(JERUSALEM) -- Israel's right wing cabinet has approved a controversial new loyalty oath for non-Jewish citizens, sparking accusations of racism from the country's Arab minority and criticism from moderate Israeli politicians.
If passed by the Israeli Knesset, non-Jewish applicants for Israeli citizenship will have to swear allegiance to a "Jewish and democratic state." Critics say the oath invites discrimination towards non-Jews.
The new ruling is expected to be passed into law in the next few months and will affect several thousand people a year, mainly Arabs who marry Israeli Arab citizens. Jewish people wishing to become new citizens of Israel will not have to take the oath.
On Sunday, Prime Minister Netanyahu, who heads a right wing governing coalition, defended the move.
"The state of Israel is the nation state of the Jewish people and is a democratic state in which all of its citizens, Jews and non-Jews, enjoy full equal rights. Whoever wants to join us has to recognize us," he said.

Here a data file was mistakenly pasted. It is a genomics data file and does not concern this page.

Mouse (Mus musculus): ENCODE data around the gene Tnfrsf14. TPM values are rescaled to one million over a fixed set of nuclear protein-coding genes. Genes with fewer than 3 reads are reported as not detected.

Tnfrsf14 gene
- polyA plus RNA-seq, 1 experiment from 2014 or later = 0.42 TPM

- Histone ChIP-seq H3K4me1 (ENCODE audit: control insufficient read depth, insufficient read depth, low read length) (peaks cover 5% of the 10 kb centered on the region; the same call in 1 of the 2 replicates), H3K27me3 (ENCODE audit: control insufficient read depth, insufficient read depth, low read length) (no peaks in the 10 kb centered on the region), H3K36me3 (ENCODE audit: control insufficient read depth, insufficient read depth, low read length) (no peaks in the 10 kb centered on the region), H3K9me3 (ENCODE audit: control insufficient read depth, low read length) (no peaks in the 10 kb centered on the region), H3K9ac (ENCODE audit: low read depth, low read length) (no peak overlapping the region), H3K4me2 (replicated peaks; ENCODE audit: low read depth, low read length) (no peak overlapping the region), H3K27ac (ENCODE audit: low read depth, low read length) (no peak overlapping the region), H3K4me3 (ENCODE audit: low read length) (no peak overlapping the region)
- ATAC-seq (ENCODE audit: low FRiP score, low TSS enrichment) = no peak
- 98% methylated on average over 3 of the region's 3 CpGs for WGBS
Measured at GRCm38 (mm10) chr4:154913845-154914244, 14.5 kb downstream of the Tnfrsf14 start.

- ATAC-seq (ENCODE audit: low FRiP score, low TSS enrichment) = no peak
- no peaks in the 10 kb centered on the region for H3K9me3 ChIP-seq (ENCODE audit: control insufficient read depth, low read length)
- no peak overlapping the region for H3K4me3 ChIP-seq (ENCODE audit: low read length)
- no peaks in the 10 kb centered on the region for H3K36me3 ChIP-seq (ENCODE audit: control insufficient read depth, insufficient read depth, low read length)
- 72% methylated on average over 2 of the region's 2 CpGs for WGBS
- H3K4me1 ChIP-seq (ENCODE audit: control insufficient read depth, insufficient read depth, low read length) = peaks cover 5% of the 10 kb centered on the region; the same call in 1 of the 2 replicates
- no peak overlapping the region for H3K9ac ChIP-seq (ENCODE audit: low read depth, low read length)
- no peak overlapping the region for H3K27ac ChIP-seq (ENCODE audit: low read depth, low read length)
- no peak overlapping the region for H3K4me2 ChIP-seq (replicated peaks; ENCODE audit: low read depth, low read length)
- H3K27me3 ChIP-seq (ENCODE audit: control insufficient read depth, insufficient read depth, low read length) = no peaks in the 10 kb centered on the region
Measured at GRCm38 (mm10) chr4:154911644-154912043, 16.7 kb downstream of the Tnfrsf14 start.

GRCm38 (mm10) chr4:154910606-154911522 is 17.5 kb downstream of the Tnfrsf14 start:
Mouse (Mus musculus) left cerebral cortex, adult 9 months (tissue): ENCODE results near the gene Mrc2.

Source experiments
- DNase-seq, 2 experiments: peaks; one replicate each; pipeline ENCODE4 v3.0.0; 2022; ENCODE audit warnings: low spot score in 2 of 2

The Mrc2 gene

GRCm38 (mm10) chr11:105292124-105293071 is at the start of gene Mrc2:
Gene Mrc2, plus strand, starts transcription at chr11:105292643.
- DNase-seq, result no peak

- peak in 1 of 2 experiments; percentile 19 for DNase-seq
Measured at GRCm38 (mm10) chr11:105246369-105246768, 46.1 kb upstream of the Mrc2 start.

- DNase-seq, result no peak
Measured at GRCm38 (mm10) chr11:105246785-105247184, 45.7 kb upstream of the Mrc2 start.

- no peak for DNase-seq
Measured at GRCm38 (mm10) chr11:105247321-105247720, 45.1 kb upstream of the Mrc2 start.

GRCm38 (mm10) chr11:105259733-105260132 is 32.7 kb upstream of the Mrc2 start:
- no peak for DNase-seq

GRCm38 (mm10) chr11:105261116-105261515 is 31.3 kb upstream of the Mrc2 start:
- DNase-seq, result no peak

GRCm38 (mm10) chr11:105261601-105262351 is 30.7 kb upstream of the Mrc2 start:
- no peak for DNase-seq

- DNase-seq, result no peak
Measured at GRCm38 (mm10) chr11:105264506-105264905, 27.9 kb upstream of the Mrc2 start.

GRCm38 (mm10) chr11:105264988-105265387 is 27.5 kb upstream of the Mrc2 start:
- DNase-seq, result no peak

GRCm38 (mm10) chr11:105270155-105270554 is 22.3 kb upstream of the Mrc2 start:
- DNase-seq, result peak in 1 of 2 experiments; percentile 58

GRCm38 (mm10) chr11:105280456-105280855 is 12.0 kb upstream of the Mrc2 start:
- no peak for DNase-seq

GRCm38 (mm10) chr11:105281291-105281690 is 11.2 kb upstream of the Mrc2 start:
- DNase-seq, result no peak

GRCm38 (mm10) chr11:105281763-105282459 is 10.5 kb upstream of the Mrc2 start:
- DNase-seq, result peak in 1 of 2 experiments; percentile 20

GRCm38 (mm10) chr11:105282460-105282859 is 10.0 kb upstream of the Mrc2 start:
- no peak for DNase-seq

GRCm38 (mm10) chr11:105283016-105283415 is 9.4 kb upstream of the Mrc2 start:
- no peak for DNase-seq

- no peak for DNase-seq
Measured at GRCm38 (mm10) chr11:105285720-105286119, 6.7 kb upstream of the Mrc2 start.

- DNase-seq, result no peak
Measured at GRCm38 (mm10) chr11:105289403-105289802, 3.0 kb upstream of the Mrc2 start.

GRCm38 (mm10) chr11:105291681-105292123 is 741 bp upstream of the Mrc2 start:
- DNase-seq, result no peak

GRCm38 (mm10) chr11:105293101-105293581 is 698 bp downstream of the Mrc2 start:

But critics said the new oath was further evidence of the state's discrimination against non-Jews. Arabs, both Christian and Muslim, make up 20 percent of Israel's population. They have long complained of institutional discrimination against them.
Ahmed Tibi, a prominent Arab member of the Israeli Knesset said of the new oath: "Its purpose is to solidify the inferior status of Arabs by law. Netanyahu and his government are limiting the sphere of democracy and deepening the prejudice against its Arab minority."
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